Despite the fact Browning Firearms was officially founded in 1927 by son John Moses Browning the actual beginnings of the legendary gun-making dynasty dates back even further, to 1852. That is when John’s father Jonathan Browning began making firearms. The senior Browning, a Mormon pioneer, moved his rapidly expanding family from the Midwest to state of Utah. It was there, on the bustling streets of the growing railroad town called Ogden the family patriarch opened up the first Browning gunmaker shop.
Three years after opening this shop his son John Moses was born. John Moses would grow up quickly and soon found himself mesmerized by his father and grandfathers talent of gun making. Before long young John had developed his own set of skills of crafting guns; helping him to become a third generation gunmaker.
At age 24, John Moses Browning was awarded a patent for a single-shot rifle; this was the first of nearly 128 patents held by Browning Firearms. This patent, coupled with Browning’s innovative thinking, a growing railroad industry plus the availability of skilled iron workers combined with a growing demand to supply the military with reliable firearms helped propel this young firearm company to the front of the line.
One of Browning’s most notable firearms was the classic M1911, a single-action pistol. This popular pistol quickly became standard issue for the military and carried by the United States armed forces for nearly 75 years. To date there have been nearly 2.7 million 1911’s issued since its debut. Browning was also one of the first to engineer a device capable of utilizing energy generated from firing such as inertia, gas and recoil to help load and cycle additional rounds. In addition some of Browning’s designs have been the model for other firearms makers such as Remington, Colt, Winchester and Fabrique National of Belgium.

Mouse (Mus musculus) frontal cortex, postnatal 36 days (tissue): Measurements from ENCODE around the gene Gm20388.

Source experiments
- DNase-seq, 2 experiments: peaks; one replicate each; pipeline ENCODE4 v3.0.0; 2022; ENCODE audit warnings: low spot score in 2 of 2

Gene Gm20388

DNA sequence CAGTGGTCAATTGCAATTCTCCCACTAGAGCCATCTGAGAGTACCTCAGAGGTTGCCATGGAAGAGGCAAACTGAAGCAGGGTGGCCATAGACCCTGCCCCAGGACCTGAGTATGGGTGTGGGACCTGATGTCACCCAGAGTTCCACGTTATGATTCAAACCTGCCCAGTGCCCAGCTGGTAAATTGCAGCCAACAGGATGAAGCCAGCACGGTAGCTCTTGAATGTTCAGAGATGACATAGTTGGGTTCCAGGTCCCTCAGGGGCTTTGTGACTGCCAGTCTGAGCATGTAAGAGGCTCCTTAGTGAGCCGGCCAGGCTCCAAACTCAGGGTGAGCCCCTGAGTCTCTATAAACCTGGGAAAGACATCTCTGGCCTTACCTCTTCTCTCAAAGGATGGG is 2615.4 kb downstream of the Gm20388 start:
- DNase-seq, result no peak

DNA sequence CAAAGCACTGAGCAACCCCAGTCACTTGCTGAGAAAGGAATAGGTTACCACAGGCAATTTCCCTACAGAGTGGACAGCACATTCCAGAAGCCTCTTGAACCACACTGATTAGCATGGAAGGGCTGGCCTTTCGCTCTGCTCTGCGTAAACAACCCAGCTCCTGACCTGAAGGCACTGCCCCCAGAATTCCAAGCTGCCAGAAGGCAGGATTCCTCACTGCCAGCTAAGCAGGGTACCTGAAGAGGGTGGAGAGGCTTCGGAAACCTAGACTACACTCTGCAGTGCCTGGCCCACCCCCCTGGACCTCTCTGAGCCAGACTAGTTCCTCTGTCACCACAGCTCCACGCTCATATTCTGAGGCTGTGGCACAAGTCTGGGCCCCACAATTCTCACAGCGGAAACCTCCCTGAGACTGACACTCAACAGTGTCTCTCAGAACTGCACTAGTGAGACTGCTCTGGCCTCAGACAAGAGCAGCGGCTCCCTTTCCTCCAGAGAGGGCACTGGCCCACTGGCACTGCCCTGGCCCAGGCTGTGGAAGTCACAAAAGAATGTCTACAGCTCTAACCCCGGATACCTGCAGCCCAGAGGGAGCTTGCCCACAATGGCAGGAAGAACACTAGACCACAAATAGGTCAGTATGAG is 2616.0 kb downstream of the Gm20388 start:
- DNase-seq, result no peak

Besides pistols, shotguns, sporting rifles and military firearms, the famous Browning logo, the “Buckmark” is equally successful. In fact the logo seems to have its own cult-like following of fans and is even recognized by people who have no other knowledge of firearms as a gunmaker’s logo.
Today this firearm giant still calls the Beehive state its home and is now headquartered in Mountain Green, Utah, less than 20 miles from the very first Browning shop. In fact, the residents of Utah are just as proud of its gunmaker heritage as they were nearly a century ago. In March of 2011, the state of Utah became the first state to declare their allegiance to a preferred firearm and of course it was a Browning, now the official firearm of Utah.
Browning’s hometown of Ogden has not forgotten the contributions Browning firearms made to the development of their city either. In downtown Ogden, at the old Union Station, is one of the country’s finest museum dedicated to firearms, the Browning Museum. This museum not only chronicles the westward movement of the Browning family but offers a must-see display of Browning greatest achievements in firearms.
One can not help but wonder if any of the Browning men could have envisioned the weight the Browning name would carry in the firearm industry a century later. Browning’s firearm legacy is certainly a great American success story forged out of grit, ingenuity, and a passion for making quality firearms.
Lisa Metheny is a published award-winning outdoor writer, photographer, speaker and outdoor skills instructor. Lisa holds several instructor certifications and conducts a number of women-focused outdoor seminars on topics like archery and hunting throughout the year. She regularly teaches hunters education and archery classes and has become an advocate for promoting traditional outdoor recreation to families across the United States. Lisa is also an avid and accomplished hunter with many big game species to her credit. She is a member of POMA and former Board of Directors member as well as a member of the NRA, RMEF, MDF and DU.
I vaguely remember my broher-in-law owned a Browning Sweet 16. The Browning was made in Belgium and a very good shotgun. Later shotguns if my memory serves me correctly were being made in Japan with not quite the quality of the Belgium Browning. Were these guns out sourced by Browning?